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Typical Pleistocene Oil & Gas Plays Offshore Louisiana
Edward McFarlan, Jr.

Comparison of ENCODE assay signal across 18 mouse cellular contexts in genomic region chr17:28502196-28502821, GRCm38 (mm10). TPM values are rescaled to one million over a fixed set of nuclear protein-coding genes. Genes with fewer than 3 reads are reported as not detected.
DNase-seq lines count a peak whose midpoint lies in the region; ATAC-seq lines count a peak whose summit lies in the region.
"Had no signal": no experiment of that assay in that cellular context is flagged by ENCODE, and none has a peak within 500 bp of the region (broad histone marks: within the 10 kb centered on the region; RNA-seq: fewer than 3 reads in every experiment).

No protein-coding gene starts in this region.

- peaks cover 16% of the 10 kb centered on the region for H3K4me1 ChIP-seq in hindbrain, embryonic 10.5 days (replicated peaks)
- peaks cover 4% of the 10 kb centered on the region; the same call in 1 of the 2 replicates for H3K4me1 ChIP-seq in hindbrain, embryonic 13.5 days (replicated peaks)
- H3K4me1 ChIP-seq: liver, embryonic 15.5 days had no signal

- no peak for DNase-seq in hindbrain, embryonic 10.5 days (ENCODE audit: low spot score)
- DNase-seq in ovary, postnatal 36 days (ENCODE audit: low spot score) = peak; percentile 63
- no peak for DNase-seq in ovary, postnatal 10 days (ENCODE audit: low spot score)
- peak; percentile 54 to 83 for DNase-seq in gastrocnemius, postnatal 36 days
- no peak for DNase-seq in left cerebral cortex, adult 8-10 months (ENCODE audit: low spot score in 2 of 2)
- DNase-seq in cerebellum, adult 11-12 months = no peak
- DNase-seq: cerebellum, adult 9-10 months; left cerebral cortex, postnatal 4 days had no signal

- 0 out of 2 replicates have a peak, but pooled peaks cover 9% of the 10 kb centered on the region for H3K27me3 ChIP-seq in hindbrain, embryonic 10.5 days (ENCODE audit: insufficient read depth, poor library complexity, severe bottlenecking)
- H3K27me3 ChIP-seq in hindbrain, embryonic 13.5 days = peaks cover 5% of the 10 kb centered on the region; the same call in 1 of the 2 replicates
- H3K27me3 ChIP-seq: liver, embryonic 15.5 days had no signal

In south and offshore Louisiana, regional surface and subsurface studies from the eastern part of the High Island Area through the western part of the south Timbalier area show that Pleistocene sediments from the Mississippi, Red, and Sabine River systems can be recognized and mapped for exploration purposes. The Pleistocene section has been divided into eleven stratigraphic units, the oldest of which can be traced to the outcrop of the High Terrace in Louisiana and Mississippi. The deposition of clastic sediments in each unit is related closely to a major cycle of sea-level change with the development of an erosional unconformity overlain by a coarse-grained substratum and a fine-grained topstratum. Each unit contains deltaic, shelf, and slope sand bodies mapped along depositional axes for the three river systems. The distribution of sand along these axes constitutes prospective trends for petroleum exploration from nearshore out to sea floor water depths of greater than 3000 feet on the modern continental slope.
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